I still want to book events in Juneau and Los Angeles, and I’ll let you know if/when they’re added to the schedule. I’ve also been asked to do a reading in Washington, DC, although I suspect that might not happen for the same reason why these Juneau and LA events might not happen: because I haven’t built relationships with booksellers in those cities. (Have you read my Billfold piece on networking yet?) You can occasionally book a reading or a performance off a cold call — I’ve done it, and it’s always worth a try — but you’re a lot more likely to get the booking if you’ve already built the relationship.

You’re more likely to get other opportunities as well — I was recently invited to be part of an anthology, for example, and although I don’t think I can formally announce the book yet, I can say that my invitation came after having built a professional relationship with the organization releasing the anthology. (Also, I think I can say that I am SO EXCITED.)


On the subject of “professional accolades,” I am very happy to announce that The Biographies of Ordinary People: Volume 1 was selected as an IndieReader Approved title. I still don’t know whether IndieReader will give Volume 1 a Discovery Award — I’ll find out in May — but getting the IR Approved designation felt pretty good.

I do know that Volume 1 did not win any of the other awards for which it was entered, which is a bit of a disappointment, but it was an honor to have nominated myself.

Plus, Volume 2 just got its Kirkus Review: “A shrewdly unique portrait of everyday America.” I love that line because it echoes the “Dieker writes with unrepentant honesty about the human condition” review that Volume 1 got from the BookLife Prize team. (Another award that I did not win.) I also love the word shrewd. We don’t use it often enough.

That’s all the news I have for right now; the Volume 2 ebook is still available for pre-order at Amazon, and I’ll have more information about the Volume 2 paperback soon. In the meanwhile, I’ll be getting ready for Indie Bookstore Day next weekend and this book club that I’m getting to help launch — and I’ll tell you once again how happy I am to have moved to Cedar Rapids. ❤

Photo credit: Katja Schulz, CC BY 2.0.

Self-Publishing Update: I Got My Foreword Clarion Review!

Sales/Expenses Since March 26

Books sold: $0

Money earned: $0

Money spent: $939.33

Total

Books sold: 375 ebooks, 147 paperbacks

Volume 2 pre-orders: 32

Money earned (book sales): $1,480.87

Money earned (Patreon): $6,909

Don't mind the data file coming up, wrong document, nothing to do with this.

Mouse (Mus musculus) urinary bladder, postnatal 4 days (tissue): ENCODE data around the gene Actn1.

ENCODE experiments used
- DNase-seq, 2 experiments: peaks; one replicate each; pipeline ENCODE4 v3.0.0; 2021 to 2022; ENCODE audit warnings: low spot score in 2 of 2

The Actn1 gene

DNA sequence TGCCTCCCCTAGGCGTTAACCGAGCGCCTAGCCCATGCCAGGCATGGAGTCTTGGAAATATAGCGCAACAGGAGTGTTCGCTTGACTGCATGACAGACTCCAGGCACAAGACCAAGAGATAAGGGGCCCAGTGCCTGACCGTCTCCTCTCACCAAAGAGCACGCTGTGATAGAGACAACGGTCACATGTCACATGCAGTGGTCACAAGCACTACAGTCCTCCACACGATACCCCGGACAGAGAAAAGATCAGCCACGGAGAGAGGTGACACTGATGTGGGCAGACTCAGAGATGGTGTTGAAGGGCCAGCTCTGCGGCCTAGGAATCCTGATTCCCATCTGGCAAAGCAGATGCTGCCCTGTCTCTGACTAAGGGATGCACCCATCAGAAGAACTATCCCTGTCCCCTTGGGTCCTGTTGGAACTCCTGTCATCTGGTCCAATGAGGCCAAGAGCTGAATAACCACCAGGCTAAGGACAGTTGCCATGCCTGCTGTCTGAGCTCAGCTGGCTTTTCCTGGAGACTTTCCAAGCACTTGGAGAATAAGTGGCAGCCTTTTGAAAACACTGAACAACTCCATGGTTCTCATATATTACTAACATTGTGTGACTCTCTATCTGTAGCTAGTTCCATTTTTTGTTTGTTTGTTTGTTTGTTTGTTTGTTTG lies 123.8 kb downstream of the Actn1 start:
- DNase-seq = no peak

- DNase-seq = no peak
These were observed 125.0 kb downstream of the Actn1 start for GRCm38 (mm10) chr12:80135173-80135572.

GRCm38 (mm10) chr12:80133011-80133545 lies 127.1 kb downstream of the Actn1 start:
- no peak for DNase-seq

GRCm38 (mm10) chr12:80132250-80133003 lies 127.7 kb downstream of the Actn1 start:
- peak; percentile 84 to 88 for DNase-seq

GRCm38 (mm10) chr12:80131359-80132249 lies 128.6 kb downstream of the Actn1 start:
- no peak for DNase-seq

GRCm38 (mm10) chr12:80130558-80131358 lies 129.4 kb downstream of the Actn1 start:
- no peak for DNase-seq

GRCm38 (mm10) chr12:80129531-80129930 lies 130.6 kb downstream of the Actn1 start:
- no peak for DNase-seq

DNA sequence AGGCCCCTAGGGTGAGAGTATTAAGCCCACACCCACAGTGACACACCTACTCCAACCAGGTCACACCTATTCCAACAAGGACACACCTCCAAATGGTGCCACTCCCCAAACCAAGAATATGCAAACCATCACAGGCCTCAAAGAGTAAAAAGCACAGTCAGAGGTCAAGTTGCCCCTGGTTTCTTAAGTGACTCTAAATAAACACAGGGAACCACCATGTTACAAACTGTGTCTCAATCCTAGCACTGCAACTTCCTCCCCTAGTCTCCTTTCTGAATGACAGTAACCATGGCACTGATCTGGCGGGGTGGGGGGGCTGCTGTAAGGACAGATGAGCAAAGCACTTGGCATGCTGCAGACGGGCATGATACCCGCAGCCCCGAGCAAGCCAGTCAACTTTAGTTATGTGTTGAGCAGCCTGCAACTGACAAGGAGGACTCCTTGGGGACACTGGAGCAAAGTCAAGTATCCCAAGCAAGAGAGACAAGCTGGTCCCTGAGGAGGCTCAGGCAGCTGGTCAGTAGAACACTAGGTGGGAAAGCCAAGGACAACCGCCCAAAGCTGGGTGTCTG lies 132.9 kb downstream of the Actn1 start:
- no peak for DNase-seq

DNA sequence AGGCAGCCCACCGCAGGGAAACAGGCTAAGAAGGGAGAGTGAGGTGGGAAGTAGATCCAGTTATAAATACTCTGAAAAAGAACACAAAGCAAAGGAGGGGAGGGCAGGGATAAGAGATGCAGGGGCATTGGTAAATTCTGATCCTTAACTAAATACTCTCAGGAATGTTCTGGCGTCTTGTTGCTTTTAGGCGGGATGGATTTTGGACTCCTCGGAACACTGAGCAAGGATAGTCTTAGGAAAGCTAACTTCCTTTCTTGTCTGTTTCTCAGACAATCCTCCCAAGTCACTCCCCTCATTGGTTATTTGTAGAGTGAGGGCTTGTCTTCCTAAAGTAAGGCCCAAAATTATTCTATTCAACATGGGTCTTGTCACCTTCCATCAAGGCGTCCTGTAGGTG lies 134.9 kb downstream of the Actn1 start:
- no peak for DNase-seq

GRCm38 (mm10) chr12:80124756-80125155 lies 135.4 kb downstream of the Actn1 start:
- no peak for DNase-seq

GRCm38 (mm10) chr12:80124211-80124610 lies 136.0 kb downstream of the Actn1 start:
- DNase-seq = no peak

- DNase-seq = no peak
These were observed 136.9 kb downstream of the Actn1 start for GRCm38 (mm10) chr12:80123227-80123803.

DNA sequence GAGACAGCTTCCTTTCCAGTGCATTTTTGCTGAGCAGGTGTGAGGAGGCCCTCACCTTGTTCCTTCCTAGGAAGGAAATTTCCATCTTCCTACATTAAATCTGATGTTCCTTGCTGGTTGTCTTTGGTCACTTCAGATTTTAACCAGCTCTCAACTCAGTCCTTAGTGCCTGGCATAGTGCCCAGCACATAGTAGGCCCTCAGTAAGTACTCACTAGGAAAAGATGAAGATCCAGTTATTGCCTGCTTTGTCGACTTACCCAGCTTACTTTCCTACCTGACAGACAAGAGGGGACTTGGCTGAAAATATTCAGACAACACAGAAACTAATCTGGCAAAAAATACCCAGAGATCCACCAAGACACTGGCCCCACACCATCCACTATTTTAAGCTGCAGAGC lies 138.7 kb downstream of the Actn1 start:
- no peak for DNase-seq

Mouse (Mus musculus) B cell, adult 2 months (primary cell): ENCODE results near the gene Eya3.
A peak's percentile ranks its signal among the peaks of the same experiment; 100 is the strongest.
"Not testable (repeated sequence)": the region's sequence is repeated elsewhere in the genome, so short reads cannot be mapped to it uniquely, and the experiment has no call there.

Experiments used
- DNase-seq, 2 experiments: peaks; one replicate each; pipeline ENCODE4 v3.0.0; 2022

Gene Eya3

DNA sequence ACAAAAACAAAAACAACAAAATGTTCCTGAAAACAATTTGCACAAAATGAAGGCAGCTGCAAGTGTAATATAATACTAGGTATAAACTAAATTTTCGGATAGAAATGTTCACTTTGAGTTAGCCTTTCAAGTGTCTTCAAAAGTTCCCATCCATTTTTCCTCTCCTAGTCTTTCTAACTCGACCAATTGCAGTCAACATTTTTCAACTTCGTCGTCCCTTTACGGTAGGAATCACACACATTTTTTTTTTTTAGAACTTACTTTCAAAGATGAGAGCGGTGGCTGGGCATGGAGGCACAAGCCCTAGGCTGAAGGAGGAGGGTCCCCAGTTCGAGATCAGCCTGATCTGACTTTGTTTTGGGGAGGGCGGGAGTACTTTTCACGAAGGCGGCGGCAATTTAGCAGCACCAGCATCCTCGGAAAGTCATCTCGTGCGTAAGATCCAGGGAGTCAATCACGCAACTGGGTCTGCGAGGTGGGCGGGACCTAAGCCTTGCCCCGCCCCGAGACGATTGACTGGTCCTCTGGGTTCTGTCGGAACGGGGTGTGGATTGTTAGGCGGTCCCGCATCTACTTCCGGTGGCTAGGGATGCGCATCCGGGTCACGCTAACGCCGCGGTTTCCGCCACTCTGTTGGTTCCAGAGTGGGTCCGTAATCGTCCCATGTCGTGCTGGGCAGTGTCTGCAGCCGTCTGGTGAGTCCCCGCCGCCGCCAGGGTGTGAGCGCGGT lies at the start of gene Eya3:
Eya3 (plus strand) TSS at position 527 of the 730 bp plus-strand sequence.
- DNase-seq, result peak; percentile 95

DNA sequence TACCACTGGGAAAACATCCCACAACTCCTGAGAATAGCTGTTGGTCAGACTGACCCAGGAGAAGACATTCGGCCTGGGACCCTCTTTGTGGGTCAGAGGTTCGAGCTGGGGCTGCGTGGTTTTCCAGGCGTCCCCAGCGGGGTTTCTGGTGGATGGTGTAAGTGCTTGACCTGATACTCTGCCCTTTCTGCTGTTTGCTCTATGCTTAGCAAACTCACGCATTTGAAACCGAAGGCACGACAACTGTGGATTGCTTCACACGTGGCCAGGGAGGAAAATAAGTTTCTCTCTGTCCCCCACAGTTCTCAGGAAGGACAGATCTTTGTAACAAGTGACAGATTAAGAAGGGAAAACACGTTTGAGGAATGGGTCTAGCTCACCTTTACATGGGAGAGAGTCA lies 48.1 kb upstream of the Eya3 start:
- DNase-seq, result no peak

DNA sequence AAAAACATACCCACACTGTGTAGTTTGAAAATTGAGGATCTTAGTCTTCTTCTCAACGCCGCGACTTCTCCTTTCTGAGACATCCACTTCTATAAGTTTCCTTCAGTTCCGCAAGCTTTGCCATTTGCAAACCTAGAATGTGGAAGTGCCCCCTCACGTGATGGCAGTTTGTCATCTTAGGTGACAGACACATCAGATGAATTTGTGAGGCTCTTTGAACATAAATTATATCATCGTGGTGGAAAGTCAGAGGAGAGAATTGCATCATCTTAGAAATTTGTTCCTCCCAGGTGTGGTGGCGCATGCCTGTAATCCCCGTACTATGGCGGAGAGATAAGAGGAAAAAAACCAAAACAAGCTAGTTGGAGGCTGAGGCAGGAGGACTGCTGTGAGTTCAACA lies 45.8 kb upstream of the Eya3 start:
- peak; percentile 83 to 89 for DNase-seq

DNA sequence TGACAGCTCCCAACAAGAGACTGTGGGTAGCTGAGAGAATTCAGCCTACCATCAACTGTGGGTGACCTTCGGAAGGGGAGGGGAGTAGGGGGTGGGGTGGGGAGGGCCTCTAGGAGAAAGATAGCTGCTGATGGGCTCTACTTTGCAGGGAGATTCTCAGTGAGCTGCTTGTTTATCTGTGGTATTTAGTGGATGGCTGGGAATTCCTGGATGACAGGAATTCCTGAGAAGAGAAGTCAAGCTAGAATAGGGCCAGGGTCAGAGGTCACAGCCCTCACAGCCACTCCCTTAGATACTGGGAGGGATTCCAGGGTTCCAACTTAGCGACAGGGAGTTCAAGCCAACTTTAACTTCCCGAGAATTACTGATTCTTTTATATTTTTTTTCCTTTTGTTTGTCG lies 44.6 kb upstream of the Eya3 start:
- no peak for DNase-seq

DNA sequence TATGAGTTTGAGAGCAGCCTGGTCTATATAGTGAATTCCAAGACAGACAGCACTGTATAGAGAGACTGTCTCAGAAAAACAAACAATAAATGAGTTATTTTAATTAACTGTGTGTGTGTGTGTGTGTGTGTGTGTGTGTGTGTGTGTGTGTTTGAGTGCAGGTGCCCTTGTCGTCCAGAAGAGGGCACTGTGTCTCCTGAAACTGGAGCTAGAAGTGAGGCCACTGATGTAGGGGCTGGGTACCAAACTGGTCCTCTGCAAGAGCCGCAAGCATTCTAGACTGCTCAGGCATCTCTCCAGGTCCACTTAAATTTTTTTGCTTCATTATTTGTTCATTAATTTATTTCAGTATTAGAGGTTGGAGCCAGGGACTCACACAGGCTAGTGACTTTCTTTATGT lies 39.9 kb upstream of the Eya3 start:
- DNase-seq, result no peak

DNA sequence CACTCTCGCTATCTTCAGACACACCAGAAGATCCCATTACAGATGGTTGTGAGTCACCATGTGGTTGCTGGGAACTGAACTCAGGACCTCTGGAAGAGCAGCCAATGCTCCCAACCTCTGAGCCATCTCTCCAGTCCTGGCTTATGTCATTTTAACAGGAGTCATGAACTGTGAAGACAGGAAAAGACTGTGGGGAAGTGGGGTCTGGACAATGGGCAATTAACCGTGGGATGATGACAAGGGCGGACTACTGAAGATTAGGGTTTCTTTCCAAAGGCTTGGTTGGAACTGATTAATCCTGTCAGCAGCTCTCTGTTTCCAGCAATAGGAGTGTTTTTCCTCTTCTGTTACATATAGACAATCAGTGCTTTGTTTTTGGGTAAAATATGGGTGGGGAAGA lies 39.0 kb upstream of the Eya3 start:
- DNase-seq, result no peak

Money spent: $7,561.90


So… I’m switching from weekly self-publishing updates to “updates whenever I have news to share,” because otherwise I would have spent the past two weeks writing boring ‘ol nothing new to report blog posts, and nobody wants to waste their time on those.

But I have news to share! Today! The Biographies of Ordinary People: Volume 2 got its Foreword Clarion Review!

You can read the full review, but here’s the pull quote:

The Biographies of Ordinary People: Volume 2 is a satisfying family saga about growing up and coming into one’s own.

This review was a four-star review, compared to Volume 1‘s five-star review, which I think is accurate. This isn’t to say that Volume 2 is significantly worse than Volume 1, or even 20 percent worse, but… it’s like I said at the Phinney Books launch last year. It’s hard to write about adulthood, if you aren’t doing, like, THE MYSTERY! or ALIENS! or OH NO, AN AFFAIR! There’s a long tradition of writing the ordinary young person coming of age, and I did that pretty well in Volume 1. There are fewer books about ordinary people navigating adult life — which, you know, Meredith addresses in the first chapter of Volume 2.

(NO, THAT’S NOT A SPOILER, I PUT IT AS A TEASER CHAPTER AT THE END OF VOLUME 1.)

Also, my BlueInk Review is now up in full on the site, if you want to read it. Next up should be Kirkus, and then I’ll have enough blurbs to print the paperback.


As you can probably tell by the amount of money I’ve spent since my last update, I am in the middle of planning THE BOOK TOUR. (Flights and hotels are expensive, even when you’re paying for part of the trip with miles.) I have a few stops planned that I’m not sure I can formally announce yet, but I can announce that I am teaching a class at Seattle’s Hugo House on Tuesday, June 5:

The Finances of Self-Publishing
Self-publishing is easier than ever—but it isn’t cheap. When you become your own publisher, you take on all the costs associated with publication: hiring editors and designers, getting industry reviews, planning book launches and book tours. You also become your own accountant: how much should your book cost, and how many copies will you need to sell to break even? Is it worth it to sell print copies as well as ebooks? What about taxes? This course will cover the finances of self-publishing, explain the types of expenses you can expect as a first-time publisher, and discuss ways to keep your costs low while still creating a professional-quality book.

Here’s where you go if you want to register! I am so excited to get to talk about money and budgeting and figuring out how to fund your self-published book, because… well, you have been following all of my updates and financials, right? If you are in Seattle, I hope to see you there — if you aren’t, I hope you tell all of your Seattle-area writer friends. ❤

Photo credit: Rosmarie Voegtli, CC BY 2.0.

This Week in Self-Publishing: I Got My BlueInk Review!

This Week

Books sold: 3 ebooks (Amazon), 1 ebook (iBooks)

Money earned: $11.12

Money spent: $0

Total